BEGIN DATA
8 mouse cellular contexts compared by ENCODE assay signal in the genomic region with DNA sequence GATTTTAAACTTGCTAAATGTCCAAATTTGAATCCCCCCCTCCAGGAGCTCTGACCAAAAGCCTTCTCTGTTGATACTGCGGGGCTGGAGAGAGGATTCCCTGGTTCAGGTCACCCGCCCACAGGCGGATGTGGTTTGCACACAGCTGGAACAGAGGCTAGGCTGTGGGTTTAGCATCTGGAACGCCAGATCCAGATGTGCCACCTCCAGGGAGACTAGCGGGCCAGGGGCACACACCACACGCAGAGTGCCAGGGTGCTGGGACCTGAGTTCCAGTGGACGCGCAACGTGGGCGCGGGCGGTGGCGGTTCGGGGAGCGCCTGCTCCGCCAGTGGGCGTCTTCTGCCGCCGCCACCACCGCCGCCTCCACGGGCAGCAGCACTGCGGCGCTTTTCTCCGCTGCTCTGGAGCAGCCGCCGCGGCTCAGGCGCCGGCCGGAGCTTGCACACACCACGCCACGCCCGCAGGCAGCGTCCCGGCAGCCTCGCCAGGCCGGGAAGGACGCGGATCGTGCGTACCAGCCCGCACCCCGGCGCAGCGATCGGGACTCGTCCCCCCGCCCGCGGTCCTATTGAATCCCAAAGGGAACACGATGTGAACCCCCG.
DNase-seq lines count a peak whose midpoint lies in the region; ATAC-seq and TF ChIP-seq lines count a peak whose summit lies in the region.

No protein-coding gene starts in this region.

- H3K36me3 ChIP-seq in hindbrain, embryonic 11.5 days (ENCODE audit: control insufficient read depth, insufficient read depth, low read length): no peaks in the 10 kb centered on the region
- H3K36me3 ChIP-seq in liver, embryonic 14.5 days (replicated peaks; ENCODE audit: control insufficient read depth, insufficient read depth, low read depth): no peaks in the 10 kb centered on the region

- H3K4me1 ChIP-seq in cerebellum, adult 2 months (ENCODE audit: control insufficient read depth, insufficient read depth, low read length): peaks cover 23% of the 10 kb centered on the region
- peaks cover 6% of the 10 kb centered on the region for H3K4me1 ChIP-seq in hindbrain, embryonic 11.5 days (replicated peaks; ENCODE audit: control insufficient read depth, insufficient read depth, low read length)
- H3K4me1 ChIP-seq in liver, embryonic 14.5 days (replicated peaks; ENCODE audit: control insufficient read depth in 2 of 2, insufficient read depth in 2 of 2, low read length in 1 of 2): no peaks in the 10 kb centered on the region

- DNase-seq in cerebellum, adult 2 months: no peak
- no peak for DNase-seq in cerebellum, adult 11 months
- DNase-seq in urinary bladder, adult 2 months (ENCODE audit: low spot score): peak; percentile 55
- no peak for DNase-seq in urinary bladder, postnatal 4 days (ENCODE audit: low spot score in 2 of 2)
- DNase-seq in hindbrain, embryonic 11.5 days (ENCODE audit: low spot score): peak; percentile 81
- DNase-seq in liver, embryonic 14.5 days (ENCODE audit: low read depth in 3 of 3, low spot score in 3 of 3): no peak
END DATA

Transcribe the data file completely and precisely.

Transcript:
8 mouse cellular contexts compared by ENCODE assay signal in the genomic region with DNA sequence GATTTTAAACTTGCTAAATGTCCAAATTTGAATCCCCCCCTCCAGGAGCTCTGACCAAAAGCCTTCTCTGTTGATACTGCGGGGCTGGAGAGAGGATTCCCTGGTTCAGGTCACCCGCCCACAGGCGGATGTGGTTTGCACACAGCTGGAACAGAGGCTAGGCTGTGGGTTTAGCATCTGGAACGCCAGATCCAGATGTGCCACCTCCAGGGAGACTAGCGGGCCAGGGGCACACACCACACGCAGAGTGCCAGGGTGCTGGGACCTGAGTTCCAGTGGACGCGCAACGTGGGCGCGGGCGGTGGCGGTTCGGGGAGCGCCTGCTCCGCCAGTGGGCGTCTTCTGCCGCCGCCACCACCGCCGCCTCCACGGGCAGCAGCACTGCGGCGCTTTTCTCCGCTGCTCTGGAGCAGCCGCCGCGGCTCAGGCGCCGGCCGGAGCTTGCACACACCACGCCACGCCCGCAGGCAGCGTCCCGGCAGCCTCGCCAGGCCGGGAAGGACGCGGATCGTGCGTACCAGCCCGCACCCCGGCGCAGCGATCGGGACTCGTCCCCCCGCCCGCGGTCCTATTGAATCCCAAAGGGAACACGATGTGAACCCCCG.
DNase-seq lines count a peak whose midpoint lies in the region; ATAC-seq and TF ChIP-seq lines count a peak whose summit lies in the region.

No protein-coding gene starts in this region.

- H3K36me3 ChIP-seq in hindbrain, embryonic 11.5 days (ENCODE audit: control insufficient read depth, insufficient read depth, low read length): no peaks in the 10 kb centered on the region
- H3K36me3 ChIP-seq in liver, embryonic 14.5 days (replicated peaks; ENCODE audit: control insufficient read depth, insufficient read depth, low read depth): no peaks in the 10 kb centered on the region

- H3K4me1 ChIP-seq in cerebellum, adult 2 months (ENCODE audit: control insufficient read depth, insufficient read depth, low read length): peaks cover 23% of the 10 kb centered on the region
- peaks cover 6% of the 10 kb centered on the region for H3K4me1 ChIP-seq in hindbrain, embryonic 11.5 days (replicated peaks; ENCODE audit: control insufficient read depth, insufficient read depth, low read length)
- H3K4me1 ChIP-seq in liver, embryonic 14.5 days (replicated peaks; ENCODE audit: control insufficient read depth in 2 of 2, insufficient read depth in 2 of 2, low read length in 1 of 2): no peaks in the 10 kb centered on the region

- DNase-seq in cerebellum, adult 2 months: no peak
- no peak for DNase-seq in cerebellum, adult 11 months
- DNase-seq in urinary bladder, adult 2 months (ENCODE audit: low spot score): peak; percentile 55
- no peak for DNase-seq in urinary bladder, postnatal 4 days (ENCODE audit: low spot score in 2 of 2)
- DNase-seq in hindbrain, embryonic 11.5 days (ENCODE audit: low spot score): peak; percentile 81
- DNase-seq in liver, embryonic 14.5 days (ENCODE audit: low read depth in 3 of 3, low spot score in 3 of 3): no peak